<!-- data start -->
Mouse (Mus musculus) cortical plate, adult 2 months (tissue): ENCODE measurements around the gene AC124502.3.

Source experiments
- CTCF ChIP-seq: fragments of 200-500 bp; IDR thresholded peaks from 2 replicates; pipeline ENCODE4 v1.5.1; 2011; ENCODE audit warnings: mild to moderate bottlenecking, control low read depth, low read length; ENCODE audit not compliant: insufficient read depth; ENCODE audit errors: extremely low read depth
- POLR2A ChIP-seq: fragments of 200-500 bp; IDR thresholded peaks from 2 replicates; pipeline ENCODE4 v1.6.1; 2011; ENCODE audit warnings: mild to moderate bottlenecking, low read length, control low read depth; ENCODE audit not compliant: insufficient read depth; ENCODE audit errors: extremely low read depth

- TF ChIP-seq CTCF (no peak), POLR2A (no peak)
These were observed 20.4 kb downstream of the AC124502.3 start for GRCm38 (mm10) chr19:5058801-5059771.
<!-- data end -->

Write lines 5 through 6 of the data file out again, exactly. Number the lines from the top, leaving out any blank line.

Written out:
- TF ChIP-seq CTCF (no peak), POLR2A (no peak)
These were observed 20.4 kb downstream of the AC124502.3 start for GRCm38 (mm10) chr19:5058801-5059771.